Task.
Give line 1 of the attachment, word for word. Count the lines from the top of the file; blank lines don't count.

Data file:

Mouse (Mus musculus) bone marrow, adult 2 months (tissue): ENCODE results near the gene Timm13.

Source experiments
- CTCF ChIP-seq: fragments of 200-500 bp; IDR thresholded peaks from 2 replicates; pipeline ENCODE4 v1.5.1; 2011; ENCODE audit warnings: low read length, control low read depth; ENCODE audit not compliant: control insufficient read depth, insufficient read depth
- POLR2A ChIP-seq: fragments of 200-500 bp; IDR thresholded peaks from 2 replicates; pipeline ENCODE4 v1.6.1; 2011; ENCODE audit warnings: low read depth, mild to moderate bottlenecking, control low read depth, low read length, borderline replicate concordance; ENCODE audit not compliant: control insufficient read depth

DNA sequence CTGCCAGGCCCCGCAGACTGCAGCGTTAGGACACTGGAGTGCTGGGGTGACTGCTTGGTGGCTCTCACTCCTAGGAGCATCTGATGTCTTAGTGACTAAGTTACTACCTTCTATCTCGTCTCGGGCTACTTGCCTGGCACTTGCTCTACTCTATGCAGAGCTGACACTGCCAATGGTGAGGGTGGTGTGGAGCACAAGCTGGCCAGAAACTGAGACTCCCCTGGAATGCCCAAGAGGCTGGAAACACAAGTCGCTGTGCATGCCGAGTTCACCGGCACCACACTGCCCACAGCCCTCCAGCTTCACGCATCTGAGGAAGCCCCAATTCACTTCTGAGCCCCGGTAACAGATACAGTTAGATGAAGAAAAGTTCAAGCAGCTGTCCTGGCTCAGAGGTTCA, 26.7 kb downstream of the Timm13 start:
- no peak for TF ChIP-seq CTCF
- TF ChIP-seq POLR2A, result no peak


Mouse (Mus musculus) bone marrow, adult 2 months (tissue): ENCODE results near the gene Timm13.